Now in my 81st year, I am looking back on one white woman’s very long journey toward understanding—and deep change. I think back to my hopelessly naïve notion of how to set up quantitative and qualitative studies as though I could do so following a cut and cried series of steps from research question through to results and “discussion,” and I am chagrined by the stumbles I made along the journey. But also amazed by the amount that I have learned, and learned in my bones and in my guts, not just in my brain—and how much I have been able to share with students In my classes and in my textbooks. That’s largely thanks to the scholars of color I have been taught and mentored by, colleagues whose thinking and ways of doing research have helped shape and reshape my teaching, my research, and the writing I do for students. After all these years, I’m still going to school with them, and while I cannot ever claim to experience the world in the same way, nor do I always agree with every rhetorical move they make, I will continue to learn from Black and indigenous scholars of color. With deep gratitude.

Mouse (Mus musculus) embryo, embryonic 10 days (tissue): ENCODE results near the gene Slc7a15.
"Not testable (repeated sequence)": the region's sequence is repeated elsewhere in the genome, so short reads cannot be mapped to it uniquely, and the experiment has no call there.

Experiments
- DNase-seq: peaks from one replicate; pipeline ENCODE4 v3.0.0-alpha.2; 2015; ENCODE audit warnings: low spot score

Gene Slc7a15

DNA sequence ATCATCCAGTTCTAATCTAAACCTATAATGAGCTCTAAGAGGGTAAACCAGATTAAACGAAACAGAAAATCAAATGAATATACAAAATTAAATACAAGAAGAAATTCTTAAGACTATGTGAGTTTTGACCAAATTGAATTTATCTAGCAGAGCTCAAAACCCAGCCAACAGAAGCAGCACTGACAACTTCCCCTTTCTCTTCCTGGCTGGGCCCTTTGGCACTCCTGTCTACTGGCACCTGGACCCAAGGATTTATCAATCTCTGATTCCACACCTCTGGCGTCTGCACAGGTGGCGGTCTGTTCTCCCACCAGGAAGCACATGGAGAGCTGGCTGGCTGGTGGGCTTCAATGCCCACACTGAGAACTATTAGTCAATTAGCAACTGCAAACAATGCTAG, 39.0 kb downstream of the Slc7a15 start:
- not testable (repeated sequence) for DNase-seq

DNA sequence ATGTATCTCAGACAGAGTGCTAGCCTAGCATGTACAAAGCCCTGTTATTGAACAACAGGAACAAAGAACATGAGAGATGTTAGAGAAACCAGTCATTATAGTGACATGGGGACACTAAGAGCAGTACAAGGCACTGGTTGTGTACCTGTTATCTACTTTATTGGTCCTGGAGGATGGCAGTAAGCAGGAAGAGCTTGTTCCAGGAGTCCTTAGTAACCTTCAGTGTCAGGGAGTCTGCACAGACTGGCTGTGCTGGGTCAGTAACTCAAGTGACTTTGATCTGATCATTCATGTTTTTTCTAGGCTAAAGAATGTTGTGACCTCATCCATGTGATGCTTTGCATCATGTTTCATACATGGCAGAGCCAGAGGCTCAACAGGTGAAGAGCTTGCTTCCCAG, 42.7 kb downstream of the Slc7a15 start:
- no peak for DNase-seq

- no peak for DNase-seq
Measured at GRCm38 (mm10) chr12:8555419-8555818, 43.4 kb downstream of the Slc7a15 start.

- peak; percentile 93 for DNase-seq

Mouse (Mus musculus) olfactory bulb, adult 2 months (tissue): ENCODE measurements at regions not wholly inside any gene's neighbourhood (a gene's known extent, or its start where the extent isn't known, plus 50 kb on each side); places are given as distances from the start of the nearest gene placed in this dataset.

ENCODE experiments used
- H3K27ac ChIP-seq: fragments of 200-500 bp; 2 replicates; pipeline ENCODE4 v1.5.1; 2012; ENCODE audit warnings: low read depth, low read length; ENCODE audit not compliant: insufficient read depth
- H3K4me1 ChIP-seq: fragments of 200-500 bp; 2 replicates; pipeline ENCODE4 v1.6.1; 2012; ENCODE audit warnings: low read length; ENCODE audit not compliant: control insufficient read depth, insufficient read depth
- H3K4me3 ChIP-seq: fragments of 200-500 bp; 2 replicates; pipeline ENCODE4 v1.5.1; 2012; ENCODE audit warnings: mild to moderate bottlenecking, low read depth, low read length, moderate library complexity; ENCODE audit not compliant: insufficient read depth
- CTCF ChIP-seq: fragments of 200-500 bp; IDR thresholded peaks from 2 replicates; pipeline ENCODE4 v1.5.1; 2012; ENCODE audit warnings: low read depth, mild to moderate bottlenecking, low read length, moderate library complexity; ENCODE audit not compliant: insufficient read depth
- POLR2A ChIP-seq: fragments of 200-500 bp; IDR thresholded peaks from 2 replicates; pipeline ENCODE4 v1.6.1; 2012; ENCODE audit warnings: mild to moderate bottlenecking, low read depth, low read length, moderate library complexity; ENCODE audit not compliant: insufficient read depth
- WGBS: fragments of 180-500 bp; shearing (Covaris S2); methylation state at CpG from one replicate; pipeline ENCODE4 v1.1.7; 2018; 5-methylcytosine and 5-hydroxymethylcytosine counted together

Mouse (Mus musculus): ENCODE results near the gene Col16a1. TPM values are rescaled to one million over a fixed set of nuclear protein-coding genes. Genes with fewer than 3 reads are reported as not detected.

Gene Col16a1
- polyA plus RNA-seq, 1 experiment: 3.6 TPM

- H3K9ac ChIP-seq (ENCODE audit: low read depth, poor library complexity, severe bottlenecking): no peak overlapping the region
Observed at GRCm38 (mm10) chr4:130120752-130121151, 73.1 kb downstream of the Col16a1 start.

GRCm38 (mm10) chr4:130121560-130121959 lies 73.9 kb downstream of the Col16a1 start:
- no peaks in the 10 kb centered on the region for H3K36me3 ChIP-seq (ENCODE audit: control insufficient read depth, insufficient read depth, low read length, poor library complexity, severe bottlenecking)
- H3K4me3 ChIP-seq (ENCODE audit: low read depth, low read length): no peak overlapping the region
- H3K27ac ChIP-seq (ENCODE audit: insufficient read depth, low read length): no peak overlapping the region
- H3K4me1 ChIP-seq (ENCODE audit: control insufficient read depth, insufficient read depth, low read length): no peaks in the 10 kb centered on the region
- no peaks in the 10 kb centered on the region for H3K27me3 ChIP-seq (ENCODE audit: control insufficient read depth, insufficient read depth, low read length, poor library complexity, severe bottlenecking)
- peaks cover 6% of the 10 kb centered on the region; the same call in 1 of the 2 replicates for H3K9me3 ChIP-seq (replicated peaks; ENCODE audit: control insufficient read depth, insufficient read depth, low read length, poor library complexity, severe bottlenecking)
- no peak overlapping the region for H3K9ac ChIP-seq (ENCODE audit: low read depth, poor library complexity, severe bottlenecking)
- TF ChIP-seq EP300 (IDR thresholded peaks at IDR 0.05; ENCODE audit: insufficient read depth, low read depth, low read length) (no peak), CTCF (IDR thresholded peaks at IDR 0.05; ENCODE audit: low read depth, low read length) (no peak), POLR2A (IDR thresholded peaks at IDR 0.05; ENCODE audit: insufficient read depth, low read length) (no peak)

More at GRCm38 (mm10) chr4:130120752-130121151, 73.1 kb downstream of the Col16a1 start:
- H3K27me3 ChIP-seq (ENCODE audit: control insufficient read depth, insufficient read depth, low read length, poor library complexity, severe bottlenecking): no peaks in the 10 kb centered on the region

At this point on my journey, I can say with confidence: we got this! The methods I have surveyed here constitute a full and robust set of Black/Feminist methods that we can and must teach in undergraduate and graduate seminars, make explicit in all our own work, and claim—and keep claiming—as powerful and efficacious tools. Let me repeat: thanks to the work of so many: we got this!

Thanks for letting me take you along on this trip down my own memory lane. And in case you’re interested, here are the sources I’ve relied on:

Works Cited

Banks, Adam. Digital Griots: African American Rhetoric in a Digital Age. Southern Illinois UP, 2011.

Conley, Tara.

Crenshaw, Kimberlé, University of Chicago Legal Forum Volume 1989:1. “Demarginalizing the Intersection of Race and Sex: A Black Feminist Critique of Antidiscrimination Doctrine, Feminist Theory and Antiracist Politics.”

Gilyard, Keith and Adam Banks. On African American Rhetoric. Routledge, 2018. 

Glenn, Cheryl. “Truth, Lies, and Method: Revisiting Feminist Historiography.” College English (Jan 2000): 387-389.

Kirsch, Gesa and Liz Rohan. Behind the Archives: Research as a Lived Process. Southern Illinois UP, 2008.

Kynard, Carmen. “’Oh No She Did NOT Bring Her Ass Up in Here with That!’: Racial Memory, Radical Reparative Justice, and Black Feminist Pedagogical Futures.”College English March, 2023: 318-45.

 ______________. Vernacular Insurrections: Race, Black Protest, and the New Century In Composition-Literacies Studies. SUNY P, 2013.

 Logan, Shirley. We Are Coming: The Persuasive Discourse of Nineteenth Century Black Women. Southern Illinois UP, 1999.